Here’s the thing: 2020 is hard and there hasn’t been a ton of joy to bring around smiles. People have been grasping for any little thing that brings them happiness and lightens the moment.
Which is part of the reason why when a fly landed on Vice President Mike Pence’s head during the vice presidential debate on Wednesday night, everyone buzzed about it.
Watch it come in for the landing:
This wasn’t just a short visit either. The little guy hung on for a while. (For about two minutes and two seconds. Yes we timed it, you’re welcome.)
If Sen. Kamala Harris, the Democratic vice presidential candidate, or moderator Susan Page noticed, they did not say anything, but they were likely very focused on what Pence was actually saying.
It’s hard to separate the moment from Pence’s words: At the time, Pence was calling it an “insult” to law enforcement to presume that systemic racism and bias against Black people by police exist. The Trump Administration has repeatedly touted law and order instead of trying to empathize with the racial justice protests that have been widespread this year, even as that systemic racism has repeatedly been laid bare, including with the recent deaths of George Floyd and Breonna Taylor.
But obviously, people outside the room immediately took note of what was happening, including Speaker Nancy Pelosi, who tweeted that the “election is fly-ing by. Make sure to make a plan to vote.” The Biden campaign immediately saw an opportunity to fundraise and swooped in.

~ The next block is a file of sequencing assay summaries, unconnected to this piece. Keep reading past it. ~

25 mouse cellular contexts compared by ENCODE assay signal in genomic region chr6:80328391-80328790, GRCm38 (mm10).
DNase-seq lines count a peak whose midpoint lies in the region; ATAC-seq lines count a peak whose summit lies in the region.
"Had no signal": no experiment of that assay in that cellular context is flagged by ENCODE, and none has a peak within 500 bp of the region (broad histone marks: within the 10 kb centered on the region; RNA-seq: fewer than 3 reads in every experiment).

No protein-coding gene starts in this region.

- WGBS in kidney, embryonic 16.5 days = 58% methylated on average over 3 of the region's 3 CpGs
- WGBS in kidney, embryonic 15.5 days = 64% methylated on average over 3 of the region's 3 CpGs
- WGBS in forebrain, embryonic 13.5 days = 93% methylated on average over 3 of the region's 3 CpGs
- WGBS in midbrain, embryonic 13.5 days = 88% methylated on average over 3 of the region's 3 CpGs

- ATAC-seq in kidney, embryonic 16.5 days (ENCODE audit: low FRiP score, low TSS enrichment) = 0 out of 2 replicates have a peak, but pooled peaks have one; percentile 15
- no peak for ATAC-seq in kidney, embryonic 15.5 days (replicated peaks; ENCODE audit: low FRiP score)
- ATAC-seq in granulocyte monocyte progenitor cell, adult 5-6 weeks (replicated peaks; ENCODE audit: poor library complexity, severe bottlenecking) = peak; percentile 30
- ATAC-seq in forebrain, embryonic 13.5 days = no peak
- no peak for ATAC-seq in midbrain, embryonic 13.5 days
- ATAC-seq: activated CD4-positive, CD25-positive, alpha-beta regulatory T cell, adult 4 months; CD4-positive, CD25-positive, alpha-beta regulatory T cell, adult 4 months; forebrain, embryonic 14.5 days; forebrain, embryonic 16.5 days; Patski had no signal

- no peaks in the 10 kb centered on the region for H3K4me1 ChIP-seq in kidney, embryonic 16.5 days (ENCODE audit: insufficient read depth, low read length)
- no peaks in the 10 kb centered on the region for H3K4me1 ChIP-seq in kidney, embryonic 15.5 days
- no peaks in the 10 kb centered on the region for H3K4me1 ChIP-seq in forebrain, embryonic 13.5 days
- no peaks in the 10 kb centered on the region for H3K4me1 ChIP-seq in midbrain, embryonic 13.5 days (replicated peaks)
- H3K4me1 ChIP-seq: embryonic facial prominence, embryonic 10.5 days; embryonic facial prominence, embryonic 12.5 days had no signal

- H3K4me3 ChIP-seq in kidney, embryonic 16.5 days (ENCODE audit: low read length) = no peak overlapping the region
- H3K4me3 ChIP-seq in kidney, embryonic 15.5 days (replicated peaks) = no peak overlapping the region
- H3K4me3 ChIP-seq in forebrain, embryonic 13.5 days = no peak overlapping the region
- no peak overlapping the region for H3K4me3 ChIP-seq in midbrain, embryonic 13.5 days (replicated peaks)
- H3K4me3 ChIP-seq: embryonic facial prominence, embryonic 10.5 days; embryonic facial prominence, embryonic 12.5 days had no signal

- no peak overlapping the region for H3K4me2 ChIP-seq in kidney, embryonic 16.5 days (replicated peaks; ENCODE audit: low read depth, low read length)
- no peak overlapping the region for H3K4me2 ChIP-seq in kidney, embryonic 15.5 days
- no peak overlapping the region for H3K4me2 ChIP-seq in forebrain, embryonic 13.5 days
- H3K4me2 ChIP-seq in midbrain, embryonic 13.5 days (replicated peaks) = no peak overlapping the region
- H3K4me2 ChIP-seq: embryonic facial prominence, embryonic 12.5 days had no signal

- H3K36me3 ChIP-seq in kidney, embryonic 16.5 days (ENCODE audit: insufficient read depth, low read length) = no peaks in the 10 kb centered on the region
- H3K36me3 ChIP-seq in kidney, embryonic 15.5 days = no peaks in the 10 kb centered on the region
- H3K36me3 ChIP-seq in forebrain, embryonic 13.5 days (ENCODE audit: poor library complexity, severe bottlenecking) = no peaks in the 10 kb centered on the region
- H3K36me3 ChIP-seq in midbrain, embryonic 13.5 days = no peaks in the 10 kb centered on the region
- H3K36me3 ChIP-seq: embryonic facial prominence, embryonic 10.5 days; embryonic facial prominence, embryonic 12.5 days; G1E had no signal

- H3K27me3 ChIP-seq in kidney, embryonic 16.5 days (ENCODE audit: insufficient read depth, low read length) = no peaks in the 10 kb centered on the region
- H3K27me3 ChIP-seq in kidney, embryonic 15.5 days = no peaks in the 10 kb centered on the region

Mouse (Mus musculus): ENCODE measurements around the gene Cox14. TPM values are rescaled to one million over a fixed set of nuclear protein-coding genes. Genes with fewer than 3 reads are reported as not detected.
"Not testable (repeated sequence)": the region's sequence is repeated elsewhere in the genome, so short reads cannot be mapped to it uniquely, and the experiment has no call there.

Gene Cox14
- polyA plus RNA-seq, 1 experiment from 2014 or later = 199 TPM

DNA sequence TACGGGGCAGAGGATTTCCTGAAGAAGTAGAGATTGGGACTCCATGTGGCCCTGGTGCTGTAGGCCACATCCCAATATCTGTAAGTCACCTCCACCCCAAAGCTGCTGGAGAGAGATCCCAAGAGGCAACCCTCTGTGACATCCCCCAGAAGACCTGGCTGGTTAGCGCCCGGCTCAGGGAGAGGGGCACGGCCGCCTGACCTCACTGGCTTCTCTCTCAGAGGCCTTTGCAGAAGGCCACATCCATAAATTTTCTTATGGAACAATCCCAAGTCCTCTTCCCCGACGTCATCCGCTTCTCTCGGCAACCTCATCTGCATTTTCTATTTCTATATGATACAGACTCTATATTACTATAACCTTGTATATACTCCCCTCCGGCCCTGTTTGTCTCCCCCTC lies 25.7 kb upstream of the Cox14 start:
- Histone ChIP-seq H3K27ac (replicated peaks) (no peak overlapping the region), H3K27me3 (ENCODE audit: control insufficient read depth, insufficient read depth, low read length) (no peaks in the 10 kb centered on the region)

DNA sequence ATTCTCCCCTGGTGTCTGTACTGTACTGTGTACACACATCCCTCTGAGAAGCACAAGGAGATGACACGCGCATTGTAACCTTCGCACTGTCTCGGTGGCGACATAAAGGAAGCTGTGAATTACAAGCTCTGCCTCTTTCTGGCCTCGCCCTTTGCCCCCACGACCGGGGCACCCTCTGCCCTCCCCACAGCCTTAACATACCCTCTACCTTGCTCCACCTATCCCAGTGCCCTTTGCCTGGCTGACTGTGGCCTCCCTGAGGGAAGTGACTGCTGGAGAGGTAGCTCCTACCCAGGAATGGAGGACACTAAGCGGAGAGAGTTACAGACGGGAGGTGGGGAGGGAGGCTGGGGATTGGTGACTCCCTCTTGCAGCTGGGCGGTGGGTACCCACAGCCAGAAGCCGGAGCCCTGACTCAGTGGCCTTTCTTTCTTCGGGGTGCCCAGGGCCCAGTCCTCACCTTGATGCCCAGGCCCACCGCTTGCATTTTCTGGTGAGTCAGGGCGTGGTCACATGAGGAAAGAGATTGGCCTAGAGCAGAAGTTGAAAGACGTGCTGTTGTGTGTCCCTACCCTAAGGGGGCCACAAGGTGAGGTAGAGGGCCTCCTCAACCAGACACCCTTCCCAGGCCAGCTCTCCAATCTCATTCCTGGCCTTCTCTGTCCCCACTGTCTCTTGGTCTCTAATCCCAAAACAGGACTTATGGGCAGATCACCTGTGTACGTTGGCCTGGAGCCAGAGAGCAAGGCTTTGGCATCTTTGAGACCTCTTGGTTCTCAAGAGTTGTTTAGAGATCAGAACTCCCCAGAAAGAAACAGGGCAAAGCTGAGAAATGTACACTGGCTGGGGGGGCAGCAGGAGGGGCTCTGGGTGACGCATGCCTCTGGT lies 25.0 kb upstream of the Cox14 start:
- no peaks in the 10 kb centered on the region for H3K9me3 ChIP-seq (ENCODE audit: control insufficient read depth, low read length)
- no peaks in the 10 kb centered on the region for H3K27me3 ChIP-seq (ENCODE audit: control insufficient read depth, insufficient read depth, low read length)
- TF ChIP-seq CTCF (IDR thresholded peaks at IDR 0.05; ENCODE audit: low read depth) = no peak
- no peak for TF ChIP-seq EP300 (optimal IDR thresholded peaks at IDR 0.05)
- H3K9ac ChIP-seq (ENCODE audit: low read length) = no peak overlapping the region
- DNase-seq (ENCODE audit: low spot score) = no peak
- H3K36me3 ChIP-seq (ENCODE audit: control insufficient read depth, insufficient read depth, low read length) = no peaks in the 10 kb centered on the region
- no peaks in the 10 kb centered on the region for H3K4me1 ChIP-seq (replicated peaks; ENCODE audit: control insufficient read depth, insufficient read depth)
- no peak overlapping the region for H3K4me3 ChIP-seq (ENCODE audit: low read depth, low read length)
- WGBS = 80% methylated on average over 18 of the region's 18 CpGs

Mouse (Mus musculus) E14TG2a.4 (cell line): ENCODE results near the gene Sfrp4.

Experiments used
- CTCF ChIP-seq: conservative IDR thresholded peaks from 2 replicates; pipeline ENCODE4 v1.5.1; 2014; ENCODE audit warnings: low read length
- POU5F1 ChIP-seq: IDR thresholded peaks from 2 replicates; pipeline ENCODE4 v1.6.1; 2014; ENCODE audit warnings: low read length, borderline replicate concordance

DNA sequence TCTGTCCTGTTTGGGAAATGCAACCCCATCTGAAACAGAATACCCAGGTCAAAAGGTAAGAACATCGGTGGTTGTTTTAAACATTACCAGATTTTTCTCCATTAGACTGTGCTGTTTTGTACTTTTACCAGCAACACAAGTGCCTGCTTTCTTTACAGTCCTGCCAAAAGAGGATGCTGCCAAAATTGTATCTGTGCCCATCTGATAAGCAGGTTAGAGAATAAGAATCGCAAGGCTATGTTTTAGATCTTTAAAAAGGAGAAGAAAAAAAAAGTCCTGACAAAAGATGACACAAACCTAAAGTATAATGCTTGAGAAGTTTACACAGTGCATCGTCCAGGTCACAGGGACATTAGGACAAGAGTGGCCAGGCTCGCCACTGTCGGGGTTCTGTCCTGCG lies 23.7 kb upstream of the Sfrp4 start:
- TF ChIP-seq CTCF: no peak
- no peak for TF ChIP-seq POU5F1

A Twitter account named Mike Pence’s Fly had more than 78,000 followers on Twitter shortly after the debate ended. Its Twitter bio was “I’m a fly.”
People were already speculating about who would be cast as the fly on Saturday Night Live alongside Beck Bennett as Pence.
And of course, there were many, many, many puns.
Thank you, fly, for helping the debate fly by.
- TIME's Top 100 Photos of 2021
- Inside Frances Haugen's Decision to Take on Facebook
- Why We Should Stop Freaking Out About Inflation
- Austria's Plan to Make COVID-19 Vaccines Compulsory Is Dividing Citizens — and Experts
- Inside the 80-Year Quest to Name Pearl Harbor's Unknown Victims
- Buying a House Feels Impossible These Days. Here Are 6 Innovative Paths to Homeownership
- 'They're Very Close.' U.S. General Says Iran Is Nearly Able to Build a Nuclear Weapon
- A Charter School's Racial Controversy Reveals the Real Battle For America's Classrooms